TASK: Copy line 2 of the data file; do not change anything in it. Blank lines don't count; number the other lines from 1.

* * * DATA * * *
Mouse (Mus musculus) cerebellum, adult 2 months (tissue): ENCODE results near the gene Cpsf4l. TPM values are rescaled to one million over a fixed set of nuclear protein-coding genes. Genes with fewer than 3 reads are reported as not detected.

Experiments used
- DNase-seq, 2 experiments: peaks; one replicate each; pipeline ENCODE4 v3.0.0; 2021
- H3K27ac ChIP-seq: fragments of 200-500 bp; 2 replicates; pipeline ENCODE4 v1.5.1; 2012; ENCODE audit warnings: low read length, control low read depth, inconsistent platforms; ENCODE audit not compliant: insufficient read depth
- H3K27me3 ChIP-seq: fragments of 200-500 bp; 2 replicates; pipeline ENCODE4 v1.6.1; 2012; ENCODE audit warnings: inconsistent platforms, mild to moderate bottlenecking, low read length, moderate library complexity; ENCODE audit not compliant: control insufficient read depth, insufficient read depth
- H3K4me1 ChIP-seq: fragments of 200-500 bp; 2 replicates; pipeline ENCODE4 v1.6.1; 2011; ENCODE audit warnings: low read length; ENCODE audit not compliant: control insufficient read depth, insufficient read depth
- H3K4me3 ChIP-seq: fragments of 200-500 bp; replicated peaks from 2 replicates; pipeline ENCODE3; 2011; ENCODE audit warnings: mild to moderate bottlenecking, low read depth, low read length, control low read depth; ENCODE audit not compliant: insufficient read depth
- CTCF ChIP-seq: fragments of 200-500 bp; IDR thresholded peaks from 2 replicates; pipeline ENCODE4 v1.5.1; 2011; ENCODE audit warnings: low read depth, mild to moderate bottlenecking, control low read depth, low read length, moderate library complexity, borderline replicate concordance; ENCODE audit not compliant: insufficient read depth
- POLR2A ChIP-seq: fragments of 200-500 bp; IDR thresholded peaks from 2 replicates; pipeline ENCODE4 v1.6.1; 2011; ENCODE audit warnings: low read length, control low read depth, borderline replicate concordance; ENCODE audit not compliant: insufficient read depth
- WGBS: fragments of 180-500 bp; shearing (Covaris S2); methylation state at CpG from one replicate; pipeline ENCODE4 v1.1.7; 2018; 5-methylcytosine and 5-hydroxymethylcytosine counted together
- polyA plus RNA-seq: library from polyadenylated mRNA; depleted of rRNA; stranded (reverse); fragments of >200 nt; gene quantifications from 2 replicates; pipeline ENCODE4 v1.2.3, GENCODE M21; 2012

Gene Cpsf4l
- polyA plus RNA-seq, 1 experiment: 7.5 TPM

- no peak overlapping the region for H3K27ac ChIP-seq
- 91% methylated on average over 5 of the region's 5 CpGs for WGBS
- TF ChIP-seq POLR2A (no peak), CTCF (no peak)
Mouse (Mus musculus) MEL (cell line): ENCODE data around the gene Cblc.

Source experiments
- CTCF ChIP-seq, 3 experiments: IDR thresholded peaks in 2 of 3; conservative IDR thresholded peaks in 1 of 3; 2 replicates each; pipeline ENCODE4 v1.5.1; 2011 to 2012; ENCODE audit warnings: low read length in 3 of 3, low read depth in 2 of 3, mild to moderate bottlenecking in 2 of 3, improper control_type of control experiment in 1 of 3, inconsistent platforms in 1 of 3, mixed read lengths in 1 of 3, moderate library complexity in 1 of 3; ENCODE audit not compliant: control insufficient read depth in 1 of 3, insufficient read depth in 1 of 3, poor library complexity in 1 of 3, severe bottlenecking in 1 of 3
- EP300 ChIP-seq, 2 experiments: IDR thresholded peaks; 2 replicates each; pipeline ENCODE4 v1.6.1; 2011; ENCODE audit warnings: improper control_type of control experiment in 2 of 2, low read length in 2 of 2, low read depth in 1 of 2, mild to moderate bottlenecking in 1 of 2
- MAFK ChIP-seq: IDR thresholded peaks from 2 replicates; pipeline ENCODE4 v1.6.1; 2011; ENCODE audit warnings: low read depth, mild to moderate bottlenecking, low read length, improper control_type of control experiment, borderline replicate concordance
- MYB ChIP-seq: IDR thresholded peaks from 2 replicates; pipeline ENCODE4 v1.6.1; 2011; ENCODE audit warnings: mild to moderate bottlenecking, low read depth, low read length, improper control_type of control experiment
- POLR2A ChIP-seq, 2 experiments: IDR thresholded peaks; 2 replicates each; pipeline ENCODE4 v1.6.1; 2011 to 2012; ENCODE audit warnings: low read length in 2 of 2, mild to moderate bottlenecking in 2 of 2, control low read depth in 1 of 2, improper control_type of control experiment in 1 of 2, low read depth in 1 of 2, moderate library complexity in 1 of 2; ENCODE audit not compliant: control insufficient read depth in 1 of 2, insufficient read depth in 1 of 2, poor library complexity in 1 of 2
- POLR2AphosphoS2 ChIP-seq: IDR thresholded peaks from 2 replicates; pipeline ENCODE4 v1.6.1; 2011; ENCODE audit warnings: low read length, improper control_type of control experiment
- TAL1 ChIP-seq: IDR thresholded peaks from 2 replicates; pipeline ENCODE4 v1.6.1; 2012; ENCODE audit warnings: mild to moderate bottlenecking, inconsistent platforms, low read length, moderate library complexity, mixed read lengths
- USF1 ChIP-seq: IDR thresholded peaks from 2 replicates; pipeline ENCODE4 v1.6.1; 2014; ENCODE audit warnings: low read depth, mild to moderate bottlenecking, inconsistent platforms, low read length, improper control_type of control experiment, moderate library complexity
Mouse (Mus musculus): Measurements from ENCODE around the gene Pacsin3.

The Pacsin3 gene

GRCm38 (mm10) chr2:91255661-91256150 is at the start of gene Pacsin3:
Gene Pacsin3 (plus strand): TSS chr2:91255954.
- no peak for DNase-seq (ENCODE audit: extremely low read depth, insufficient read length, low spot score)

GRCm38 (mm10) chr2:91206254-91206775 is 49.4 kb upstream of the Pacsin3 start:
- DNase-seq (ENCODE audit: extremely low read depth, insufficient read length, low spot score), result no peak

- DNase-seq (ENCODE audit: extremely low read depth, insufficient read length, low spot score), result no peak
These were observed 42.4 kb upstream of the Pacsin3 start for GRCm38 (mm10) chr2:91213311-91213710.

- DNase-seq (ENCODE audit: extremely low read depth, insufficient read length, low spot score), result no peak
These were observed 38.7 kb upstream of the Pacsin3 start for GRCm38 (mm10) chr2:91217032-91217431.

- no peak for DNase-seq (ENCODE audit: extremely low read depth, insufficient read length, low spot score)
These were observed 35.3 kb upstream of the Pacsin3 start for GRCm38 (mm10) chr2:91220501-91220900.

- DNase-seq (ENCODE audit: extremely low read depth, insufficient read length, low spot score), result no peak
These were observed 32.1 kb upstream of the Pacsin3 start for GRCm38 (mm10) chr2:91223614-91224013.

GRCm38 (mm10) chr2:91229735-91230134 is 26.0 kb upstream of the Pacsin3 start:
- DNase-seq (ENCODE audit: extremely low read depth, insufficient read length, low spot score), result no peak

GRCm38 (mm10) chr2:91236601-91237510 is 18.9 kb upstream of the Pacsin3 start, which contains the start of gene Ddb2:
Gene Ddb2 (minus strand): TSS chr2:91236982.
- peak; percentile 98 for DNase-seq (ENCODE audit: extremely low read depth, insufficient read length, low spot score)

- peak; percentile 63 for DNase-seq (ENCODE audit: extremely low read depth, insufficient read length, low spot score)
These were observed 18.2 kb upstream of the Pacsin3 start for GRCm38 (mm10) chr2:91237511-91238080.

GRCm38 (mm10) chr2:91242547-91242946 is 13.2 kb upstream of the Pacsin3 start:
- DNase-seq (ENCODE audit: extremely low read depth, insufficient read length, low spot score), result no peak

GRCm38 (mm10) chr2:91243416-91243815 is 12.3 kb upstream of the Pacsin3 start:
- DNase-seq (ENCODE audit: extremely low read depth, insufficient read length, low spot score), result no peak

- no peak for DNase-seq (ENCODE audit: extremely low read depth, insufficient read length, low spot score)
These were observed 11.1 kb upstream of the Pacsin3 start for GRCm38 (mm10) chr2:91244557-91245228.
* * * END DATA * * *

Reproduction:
Experiments used